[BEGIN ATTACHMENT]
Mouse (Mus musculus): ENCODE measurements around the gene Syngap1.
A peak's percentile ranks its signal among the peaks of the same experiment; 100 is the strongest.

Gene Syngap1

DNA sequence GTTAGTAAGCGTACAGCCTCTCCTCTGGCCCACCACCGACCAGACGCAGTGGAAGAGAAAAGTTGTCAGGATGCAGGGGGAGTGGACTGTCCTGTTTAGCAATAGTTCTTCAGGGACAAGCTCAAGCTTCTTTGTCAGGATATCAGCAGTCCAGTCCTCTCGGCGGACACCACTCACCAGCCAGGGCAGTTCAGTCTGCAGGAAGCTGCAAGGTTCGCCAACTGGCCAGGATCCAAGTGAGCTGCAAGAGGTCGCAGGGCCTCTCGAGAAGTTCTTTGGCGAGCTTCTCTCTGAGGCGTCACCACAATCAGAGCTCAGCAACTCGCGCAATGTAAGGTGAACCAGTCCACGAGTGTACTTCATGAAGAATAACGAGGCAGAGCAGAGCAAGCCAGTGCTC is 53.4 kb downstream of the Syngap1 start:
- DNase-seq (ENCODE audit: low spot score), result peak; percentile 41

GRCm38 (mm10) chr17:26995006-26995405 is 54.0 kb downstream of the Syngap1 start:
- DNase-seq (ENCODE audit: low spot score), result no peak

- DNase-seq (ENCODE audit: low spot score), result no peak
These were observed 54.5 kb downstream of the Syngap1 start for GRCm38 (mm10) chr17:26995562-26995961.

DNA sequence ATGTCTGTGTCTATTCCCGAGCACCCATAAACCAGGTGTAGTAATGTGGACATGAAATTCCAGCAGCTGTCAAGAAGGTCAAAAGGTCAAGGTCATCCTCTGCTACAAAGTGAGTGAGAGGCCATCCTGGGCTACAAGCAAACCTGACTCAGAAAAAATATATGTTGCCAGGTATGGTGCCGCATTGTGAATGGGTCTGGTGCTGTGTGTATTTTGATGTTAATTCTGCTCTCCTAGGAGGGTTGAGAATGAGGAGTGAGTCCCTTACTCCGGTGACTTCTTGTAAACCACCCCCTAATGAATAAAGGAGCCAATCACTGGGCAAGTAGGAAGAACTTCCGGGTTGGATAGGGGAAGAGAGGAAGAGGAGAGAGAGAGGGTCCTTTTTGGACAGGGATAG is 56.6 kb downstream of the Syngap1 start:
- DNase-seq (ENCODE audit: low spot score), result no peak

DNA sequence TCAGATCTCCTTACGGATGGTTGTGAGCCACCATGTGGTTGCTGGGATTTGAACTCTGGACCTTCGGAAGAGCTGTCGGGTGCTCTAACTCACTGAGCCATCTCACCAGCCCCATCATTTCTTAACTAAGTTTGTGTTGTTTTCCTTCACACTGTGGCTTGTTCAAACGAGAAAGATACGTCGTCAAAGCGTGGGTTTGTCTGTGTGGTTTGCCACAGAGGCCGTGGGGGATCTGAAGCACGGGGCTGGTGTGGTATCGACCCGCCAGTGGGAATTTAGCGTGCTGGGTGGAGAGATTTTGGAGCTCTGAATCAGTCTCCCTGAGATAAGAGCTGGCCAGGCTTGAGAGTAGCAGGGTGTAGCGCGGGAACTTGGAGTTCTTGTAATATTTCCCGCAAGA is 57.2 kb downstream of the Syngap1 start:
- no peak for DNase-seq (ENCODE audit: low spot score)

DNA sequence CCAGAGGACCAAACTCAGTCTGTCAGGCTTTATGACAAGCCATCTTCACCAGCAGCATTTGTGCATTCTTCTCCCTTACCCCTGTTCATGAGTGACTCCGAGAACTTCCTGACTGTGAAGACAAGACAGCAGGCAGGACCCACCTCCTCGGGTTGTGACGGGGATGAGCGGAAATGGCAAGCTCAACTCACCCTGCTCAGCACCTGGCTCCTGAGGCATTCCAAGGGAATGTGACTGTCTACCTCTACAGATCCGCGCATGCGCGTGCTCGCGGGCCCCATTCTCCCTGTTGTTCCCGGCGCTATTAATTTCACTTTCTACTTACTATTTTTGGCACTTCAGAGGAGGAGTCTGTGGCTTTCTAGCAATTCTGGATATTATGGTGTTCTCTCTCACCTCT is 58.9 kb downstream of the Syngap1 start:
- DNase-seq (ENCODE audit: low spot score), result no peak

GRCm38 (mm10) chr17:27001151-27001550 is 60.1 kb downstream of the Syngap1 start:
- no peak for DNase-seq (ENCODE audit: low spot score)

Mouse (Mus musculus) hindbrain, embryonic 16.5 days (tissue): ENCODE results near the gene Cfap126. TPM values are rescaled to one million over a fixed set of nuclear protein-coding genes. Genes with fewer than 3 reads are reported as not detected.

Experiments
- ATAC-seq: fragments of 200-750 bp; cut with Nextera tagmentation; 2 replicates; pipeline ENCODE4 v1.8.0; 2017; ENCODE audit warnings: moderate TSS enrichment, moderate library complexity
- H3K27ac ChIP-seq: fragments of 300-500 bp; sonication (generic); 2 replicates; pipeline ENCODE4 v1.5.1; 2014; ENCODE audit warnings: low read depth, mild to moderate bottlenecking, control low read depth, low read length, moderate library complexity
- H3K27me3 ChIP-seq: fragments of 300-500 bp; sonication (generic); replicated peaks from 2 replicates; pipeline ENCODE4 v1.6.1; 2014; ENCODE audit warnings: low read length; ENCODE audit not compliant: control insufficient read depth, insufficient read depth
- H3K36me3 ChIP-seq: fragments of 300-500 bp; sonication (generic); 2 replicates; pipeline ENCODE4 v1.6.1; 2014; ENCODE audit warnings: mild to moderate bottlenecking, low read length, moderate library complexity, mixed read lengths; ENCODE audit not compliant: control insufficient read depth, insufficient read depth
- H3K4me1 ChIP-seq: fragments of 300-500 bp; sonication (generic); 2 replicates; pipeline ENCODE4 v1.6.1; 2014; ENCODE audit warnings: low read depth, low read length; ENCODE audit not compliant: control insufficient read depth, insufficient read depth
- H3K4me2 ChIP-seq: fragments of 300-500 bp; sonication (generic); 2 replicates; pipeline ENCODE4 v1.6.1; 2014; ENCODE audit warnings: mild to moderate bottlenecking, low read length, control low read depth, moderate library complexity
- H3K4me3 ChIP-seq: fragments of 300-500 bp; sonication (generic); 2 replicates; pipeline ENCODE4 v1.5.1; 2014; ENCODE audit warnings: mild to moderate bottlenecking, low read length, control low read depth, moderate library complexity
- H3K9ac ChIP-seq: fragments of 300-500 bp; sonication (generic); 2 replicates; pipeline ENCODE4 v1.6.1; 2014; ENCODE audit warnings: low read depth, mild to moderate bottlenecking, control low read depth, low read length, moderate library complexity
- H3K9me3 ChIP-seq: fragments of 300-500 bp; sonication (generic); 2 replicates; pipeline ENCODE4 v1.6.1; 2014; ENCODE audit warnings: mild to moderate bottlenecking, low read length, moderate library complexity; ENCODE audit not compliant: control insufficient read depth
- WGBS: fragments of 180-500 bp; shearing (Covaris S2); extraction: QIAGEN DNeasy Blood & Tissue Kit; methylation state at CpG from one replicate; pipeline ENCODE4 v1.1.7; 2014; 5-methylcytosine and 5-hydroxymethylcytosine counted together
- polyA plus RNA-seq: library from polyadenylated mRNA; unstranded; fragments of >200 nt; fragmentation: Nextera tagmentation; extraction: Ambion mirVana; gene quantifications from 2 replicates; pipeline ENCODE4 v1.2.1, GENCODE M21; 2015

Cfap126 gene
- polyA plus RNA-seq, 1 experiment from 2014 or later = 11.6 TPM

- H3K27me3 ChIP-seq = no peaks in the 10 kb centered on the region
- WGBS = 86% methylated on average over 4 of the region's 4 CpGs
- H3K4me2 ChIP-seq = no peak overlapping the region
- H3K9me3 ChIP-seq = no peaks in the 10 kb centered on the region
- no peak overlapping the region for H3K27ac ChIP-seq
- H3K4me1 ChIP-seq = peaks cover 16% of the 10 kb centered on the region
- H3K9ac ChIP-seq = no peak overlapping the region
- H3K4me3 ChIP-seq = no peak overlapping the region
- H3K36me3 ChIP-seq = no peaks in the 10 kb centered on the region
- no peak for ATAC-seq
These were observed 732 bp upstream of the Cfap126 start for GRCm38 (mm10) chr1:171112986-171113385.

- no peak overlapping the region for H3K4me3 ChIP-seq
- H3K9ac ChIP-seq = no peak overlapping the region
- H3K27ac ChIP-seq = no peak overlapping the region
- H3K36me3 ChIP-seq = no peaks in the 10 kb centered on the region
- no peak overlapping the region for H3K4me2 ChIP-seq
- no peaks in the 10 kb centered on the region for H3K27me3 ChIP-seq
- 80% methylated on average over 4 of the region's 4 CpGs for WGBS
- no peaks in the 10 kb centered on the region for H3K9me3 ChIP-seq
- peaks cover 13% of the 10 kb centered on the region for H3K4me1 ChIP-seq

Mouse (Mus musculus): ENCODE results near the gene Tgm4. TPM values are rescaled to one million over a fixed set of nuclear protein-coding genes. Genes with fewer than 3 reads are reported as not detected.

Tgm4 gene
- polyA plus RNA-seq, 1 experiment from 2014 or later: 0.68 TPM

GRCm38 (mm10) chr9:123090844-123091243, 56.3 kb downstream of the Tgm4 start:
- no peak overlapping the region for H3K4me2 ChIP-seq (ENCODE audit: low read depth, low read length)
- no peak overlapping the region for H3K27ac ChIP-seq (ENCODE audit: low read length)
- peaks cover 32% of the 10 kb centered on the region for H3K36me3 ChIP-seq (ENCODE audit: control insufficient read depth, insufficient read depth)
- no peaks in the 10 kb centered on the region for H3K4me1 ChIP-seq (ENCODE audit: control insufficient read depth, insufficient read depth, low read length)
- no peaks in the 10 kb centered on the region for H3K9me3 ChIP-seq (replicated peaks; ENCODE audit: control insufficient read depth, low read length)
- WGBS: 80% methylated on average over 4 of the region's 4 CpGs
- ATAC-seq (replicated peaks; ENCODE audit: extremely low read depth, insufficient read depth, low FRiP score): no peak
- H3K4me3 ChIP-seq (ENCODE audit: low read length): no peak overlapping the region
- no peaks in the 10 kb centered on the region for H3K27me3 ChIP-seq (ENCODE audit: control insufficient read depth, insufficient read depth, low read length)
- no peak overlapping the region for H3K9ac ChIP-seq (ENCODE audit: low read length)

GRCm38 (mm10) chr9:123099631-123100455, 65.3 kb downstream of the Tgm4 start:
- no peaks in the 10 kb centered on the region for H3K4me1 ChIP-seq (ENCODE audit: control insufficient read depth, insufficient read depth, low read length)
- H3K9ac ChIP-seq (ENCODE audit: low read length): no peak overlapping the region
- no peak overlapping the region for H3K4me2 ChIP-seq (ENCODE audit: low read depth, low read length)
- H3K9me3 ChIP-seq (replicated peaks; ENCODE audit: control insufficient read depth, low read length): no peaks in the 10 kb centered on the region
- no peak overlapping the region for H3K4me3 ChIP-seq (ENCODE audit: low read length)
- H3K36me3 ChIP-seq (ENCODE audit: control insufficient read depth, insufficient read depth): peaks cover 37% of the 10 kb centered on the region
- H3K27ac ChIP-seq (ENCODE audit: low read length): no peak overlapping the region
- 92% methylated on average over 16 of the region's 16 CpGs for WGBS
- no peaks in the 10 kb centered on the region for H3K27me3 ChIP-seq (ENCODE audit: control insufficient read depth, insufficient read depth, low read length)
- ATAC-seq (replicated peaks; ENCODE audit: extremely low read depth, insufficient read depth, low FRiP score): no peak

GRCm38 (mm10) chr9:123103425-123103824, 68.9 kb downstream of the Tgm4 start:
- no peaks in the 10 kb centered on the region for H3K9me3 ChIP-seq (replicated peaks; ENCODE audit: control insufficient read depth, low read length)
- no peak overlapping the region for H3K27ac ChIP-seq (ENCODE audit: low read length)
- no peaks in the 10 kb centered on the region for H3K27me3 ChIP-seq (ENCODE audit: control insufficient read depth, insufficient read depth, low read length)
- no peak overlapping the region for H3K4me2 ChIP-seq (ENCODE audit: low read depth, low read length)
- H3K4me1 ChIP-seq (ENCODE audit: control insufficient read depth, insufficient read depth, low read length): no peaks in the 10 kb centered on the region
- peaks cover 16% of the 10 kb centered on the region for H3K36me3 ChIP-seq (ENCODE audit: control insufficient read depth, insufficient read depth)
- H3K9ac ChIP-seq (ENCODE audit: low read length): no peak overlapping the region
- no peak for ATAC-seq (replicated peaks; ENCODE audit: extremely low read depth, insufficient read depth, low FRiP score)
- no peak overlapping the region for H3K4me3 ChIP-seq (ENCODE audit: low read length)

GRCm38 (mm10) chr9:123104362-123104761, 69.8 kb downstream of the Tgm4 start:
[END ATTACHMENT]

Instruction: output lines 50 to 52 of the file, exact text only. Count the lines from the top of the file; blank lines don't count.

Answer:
- 80% methylated on average over 4 of the region's 4 CpGs for WGBS
- no peaks in the 10 kb centered on the region for H3K9me3 ChIP-seq
- peaks cover 13% of the 10 kb centered on the region for H3K4me1 ChIP-seq